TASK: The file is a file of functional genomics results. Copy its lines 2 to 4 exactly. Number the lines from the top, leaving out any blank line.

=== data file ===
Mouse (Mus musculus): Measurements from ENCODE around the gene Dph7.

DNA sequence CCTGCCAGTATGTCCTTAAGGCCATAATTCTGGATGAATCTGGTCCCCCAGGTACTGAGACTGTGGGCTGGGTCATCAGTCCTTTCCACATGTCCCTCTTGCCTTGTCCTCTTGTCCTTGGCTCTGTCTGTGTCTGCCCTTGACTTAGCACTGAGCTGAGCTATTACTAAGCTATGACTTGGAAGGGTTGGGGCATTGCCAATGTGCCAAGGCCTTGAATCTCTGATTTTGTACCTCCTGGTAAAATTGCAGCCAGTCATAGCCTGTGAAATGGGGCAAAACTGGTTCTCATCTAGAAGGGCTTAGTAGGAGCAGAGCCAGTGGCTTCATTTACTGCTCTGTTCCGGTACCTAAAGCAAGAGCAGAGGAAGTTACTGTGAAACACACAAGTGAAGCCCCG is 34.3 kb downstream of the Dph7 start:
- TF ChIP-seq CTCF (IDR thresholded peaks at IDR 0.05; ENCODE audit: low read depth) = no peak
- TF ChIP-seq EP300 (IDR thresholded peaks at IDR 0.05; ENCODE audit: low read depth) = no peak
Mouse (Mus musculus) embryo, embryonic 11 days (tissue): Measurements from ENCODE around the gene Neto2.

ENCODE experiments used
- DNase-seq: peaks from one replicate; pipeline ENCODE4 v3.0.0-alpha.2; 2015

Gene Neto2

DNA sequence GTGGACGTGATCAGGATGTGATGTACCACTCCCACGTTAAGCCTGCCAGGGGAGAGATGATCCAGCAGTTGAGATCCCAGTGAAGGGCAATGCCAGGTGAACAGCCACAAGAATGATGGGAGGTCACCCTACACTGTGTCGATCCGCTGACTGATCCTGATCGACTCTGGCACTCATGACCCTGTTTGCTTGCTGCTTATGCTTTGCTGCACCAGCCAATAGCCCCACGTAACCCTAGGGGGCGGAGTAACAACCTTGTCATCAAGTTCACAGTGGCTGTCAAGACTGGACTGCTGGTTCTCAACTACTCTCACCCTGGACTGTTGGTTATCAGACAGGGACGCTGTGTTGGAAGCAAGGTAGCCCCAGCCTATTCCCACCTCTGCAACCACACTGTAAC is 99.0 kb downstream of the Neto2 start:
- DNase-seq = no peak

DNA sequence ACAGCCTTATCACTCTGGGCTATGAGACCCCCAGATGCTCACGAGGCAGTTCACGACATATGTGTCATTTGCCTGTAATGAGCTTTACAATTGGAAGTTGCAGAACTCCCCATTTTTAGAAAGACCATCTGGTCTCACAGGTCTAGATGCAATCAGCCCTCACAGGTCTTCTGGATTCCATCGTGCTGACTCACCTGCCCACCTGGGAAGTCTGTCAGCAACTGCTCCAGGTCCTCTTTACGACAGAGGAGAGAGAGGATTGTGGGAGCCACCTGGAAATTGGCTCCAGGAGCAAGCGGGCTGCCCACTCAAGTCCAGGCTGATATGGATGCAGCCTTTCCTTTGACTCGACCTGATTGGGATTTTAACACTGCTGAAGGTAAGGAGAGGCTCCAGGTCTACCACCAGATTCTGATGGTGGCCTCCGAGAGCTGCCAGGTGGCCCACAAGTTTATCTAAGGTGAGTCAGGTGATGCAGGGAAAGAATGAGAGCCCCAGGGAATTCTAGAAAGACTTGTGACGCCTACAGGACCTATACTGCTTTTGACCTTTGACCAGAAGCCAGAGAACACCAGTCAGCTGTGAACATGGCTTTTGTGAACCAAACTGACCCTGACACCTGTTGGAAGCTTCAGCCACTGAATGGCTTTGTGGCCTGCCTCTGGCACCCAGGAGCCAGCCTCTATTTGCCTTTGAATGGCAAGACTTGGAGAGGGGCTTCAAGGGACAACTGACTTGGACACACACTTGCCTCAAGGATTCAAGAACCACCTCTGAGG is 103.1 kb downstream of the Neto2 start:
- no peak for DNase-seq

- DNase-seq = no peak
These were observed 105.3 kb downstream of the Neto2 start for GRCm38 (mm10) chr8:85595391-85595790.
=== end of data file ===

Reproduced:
DNA sequence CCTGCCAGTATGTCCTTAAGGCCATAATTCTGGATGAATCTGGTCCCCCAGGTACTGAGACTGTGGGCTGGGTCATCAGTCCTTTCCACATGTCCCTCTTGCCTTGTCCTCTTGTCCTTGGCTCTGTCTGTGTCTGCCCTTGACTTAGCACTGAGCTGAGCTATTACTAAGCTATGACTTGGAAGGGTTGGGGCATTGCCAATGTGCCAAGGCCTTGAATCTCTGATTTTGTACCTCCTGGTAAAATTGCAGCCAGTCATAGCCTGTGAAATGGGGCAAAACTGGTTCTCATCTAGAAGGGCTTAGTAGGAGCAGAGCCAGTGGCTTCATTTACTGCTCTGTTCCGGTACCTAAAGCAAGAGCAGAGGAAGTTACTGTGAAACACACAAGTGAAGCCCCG is 34.3 kb downstream of the Dph7 start:
- TF ChIP-seq CTCF (IDR thresholded peaks at IDR 0.05; ENCODE audit: low read depth) = no peak
- TF ChIP-seq EP300 (IDR thresholded peaks at IDR 0.05; ENCODE audit: low read depth) = no peak